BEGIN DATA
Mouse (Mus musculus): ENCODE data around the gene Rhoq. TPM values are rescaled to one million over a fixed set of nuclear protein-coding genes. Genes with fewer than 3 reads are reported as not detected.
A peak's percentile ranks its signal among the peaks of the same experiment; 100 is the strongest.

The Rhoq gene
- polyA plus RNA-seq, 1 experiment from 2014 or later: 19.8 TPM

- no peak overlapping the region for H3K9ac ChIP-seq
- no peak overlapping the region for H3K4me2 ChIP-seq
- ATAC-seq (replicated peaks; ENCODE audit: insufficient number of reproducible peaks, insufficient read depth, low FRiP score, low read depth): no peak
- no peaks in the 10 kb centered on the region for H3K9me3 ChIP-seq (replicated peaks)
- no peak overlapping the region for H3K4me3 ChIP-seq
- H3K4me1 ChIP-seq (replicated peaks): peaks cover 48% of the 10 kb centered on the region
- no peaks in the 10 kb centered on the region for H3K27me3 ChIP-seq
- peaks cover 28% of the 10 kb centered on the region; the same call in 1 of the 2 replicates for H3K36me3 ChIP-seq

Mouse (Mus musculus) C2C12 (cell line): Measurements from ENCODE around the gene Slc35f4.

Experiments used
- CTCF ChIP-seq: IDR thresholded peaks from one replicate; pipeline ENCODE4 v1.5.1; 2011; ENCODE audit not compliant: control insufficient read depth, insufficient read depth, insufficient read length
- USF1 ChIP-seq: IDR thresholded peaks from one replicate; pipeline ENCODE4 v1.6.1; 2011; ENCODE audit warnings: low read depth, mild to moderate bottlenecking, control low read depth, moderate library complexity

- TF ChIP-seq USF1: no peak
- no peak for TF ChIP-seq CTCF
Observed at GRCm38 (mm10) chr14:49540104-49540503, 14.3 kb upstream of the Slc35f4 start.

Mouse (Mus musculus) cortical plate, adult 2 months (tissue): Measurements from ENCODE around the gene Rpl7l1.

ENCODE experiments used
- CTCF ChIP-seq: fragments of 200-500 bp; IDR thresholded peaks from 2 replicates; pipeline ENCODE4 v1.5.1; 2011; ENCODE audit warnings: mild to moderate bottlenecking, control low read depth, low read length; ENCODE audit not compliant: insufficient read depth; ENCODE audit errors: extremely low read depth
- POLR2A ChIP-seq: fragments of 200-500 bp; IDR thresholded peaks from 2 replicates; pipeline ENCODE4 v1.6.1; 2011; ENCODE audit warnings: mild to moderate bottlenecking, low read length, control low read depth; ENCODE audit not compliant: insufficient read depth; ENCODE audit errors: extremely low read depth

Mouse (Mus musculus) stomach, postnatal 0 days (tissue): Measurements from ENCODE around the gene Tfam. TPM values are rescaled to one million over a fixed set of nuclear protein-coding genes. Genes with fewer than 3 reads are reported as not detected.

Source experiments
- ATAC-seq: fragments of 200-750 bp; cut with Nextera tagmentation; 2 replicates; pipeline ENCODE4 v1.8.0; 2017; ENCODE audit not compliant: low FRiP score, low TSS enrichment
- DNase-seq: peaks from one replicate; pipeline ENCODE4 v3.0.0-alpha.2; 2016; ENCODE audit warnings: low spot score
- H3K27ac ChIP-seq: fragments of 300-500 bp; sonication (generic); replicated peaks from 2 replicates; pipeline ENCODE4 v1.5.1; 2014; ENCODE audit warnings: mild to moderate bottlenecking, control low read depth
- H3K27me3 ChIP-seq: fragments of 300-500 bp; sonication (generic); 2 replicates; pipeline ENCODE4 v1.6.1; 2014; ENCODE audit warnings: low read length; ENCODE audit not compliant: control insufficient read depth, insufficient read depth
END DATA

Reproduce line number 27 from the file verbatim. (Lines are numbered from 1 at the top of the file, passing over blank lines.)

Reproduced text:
- DNase-seq: peaks from one replicate; pipeline ENCODE4 v3.0.0-alpha.2; 2016; ENCODE audit warnings: low spot score